In Water-Rights Dispute,
In the continuing tug of war between saving salmon and fostering economic growth in the Columbia River Basin, the Washington Department of Ecology is about to really start taking it on the chin.
More than 100 businesses, cities and individuals have petitioned over the past decade for permission to divert thousands of gallons of water from the Columbia River to irrigate farmland, keep lawns green, supply new subdivisions and more. But the federal government has strongly recommended that Washington state not allocate a single additional drop of water from the Columbia because the river's flow is often already too low for the health of the wild salmon that swim there.
Complicating matters are state laws that say generally that permits should be issued if the requested water is available and tapping it is in the public interest. Then there are the environmentalists, on the lookout for any sign that Olympia is backing away from its commitment to help restore the Northwest's signature salmon populations. None of the applications have been approved so far.
Stuck in the middle of all this is the state DOE, which is responsible for approving the state's water-rights permits. The agency, many say, is in a no-win situation: It angers the U.S. government and environmentalists if it decides to allow water to be diverted from the Columbia and it angers businesses, cities and others if it doesn't.
And things are about to get worse. Six weeks ago, the National Marine Fisheries Service issued a draft of its salmon-recovery strategy for the Columbia River Basin, a vast network of watersheds in Washington, Oregon, Idaho and Montana. Final versions and an accompanying draft biological opinion are expected later this year. There are 12 endangered and threatened populations of salmon in the basin, whose main rivers are the Columbia and Snake, and the U.S. government believes that increasing the flow of water in the rivers is one of the key steps that should be taken to replenish salmon stocks.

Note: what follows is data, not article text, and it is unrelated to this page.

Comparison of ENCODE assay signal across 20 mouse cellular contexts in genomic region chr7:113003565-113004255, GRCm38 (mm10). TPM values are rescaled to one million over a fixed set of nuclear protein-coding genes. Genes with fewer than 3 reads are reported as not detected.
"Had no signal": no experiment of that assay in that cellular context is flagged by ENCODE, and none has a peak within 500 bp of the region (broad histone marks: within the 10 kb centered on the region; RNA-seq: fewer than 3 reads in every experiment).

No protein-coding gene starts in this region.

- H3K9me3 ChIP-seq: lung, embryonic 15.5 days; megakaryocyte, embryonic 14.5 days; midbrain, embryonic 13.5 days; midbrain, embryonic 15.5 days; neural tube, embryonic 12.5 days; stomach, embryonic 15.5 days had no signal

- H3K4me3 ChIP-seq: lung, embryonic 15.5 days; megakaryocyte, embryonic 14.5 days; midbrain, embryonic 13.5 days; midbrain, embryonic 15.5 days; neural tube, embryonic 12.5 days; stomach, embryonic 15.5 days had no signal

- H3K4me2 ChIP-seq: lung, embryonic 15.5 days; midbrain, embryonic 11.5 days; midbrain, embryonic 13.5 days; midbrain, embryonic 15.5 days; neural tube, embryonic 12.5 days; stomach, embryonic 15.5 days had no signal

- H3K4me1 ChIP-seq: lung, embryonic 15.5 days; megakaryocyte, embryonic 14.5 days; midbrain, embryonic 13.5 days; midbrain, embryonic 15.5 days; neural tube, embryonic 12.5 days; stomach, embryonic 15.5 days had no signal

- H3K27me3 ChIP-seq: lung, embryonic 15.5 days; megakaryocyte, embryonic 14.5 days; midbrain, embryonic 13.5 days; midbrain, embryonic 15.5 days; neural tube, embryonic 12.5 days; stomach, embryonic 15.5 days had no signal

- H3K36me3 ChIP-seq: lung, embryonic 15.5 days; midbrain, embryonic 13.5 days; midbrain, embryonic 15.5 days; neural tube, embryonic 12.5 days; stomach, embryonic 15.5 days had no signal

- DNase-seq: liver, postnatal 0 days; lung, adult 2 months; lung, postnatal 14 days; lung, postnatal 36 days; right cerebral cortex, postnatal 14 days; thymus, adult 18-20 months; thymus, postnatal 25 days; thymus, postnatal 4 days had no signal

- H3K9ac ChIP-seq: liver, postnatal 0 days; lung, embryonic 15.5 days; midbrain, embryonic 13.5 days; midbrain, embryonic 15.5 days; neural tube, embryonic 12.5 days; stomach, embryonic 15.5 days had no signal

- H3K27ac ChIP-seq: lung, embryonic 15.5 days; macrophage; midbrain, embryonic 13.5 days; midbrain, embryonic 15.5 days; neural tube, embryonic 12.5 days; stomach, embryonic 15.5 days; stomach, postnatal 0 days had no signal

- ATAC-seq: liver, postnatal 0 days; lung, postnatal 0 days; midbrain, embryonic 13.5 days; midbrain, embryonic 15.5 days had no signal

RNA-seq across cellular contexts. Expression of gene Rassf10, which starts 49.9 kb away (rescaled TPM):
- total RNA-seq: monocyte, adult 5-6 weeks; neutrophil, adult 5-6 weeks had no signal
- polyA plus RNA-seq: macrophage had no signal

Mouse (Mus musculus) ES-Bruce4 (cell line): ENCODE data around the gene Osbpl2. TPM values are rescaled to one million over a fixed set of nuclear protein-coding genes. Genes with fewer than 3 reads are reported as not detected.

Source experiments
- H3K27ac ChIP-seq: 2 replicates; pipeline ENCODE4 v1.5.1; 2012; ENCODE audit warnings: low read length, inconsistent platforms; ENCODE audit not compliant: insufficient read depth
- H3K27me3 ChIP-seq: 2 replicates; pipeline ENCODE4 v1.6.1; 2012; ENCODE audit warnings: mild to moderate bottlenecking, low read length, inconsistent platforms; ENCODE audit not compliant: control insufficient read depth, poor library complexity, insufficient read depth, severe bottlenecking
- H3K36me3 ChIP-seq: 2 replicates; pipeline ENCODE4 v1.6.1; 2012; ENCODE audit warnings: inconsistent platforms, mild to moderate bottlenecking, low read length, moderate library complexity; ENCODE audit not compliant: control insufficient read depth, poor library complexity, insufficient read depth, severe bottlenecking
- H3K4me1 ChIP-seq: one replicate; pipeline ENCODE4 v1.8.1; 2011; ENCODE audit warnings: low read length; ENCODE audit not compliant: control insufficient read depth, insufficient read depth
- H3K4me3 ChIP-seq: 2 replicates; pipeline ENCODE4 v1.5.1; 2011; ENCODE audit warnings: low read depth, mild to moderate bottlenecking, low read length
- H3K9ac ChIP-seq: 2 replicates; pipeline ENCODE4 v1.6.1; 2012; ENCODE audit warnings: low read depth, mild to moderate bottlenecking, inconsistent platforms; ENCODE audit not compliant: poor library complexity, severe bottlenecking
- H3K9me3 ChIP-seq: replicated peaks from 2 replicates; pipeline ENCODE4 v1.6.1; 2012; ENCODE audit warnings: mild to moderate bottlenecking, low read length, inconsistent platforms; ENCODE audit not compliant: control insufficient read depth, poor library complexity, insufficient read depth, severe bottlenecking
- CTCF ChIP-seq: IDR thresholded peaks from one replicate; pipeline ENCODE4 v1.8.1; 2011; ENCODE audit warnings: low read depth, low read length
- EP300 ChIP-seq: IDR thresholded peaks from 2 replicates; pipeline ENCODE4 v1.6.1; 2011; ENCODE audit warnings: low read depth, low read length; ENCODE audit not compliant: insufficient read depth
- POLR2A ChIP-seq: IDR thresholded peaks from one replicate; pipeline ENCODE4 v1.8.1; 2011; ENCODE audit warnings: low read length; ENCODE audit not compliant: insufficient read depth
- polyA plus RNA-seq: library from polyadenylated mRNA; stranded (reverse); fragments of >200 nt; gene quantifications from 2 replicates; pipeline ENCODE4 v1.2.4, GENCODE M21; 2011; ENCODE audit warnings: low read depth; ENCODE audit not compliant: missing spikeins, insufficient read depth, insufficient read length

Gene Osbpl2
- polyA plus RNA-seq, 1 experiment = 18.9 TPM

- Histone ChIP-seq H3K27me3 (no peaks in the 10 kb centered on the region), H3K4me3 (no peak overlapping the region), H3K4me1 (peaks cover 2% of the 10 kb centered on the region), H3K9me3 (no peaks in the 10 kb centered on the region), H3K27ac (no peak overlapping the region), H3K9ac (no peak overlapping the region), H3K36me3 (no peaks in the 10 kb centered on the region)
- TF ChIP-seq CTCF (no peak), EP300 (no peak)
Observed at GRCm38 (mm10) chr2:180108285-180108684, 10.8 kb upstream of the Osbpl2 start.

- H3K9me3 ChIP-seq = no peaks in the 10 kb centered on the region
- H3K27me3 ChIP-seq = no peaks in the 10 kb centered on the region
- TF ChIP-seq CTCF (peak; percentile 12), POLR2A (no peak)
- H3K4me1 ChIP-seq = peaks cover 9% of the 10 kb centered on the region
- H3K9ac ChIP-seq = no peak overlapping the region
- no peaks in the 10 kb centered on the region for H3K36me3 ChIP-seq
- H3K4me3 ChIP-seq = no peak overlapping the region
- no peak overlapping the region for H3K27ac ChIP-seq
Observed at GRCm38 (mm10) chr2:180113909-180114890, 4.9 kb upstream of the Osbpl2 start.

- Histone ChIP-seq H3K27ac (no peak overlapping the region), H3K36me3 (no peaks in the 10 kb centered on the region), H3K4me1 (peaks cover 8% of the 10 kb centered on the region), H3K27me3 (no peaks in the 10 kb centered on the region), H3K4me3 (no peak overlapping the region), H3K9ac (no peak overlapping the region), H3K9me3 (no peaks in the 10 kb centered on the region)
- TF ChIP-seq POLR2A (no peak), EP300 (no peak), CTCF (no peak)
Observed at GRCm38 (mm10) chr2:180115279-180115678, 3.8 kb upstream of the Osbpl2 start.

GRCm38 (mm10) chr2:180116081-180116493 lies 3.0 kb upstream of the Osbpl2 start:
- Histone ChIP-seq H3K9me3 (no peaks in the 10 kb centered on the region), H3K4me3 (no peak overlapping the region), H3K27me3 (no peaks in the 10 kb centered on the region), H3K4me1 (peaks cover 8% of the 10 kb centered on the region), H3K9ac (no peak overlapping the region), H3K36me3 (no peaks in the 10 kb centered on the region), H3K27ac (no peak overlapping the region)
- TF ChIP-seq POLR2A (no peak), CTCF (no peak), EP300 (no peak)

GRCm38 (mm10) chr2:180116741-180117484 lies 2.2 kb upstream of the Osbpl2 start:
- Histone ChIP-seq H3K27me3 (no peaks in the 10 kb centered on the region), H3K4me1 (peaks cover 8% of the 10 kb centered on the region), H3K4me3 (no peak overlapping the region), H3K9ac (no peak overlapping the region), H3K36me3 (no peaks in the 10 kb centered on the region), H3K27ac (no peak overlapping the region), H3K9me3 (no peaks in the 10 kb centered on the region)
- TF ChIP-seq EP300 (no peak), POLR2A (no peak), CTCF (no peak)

Under the Endangered Species Act, anyone suspected of causing harm to a fish listed under the Act can be sued by the government or individuals in federal court. Until now, though, it's been unclear what actions could constitute harm. The new strategy offers a blueprint for flow targets for the Columbia River Basin and gives the clearest yardstick to date by which to measure a potential violation. So if the DOE grants rights allowing a significant diversion of water, the agency could be hauled into federal court. By the same token, the agency faces suits from parties who say they've been wronged by the denial of a water permit -- an increasing possibility as fewer applications get the OK.
"There is no doubt that the Department of Ecology is caught in the middle right now," says Tony Grover, regional director for the agency's eastern region in Spokane. "We have people that are sure that we saturated the system, that we can't take any more water [out of the Columbia]. And we have other people that are absolutely sure there's more [water available]. And both sides are willing to back that up with legal action."
Adds John Kober, regional organizer for the National Wildlife Federation in Seattle: The DOE and state officials "are going to get sued either way. They just have to choose who they want to get sued by."
In 1992, as the U.S. government was just starting to list salmon stocks under the Endangered Species Act, Olympia declared a moratorium on new Columbia River permits. The state Legislature lifted the moratorium in 1997.
But by then biologists at the federal fisheries service had made it clear that they were worried about the Columbia's water flow, says Bob Barwin, the DOE's section manager for the central regional office's water-resources program in Yakima. They suspected the flow wasn't high or strong enough to flush juvenile salmon out to sea or to keep water temperatures cool for the fish, he says.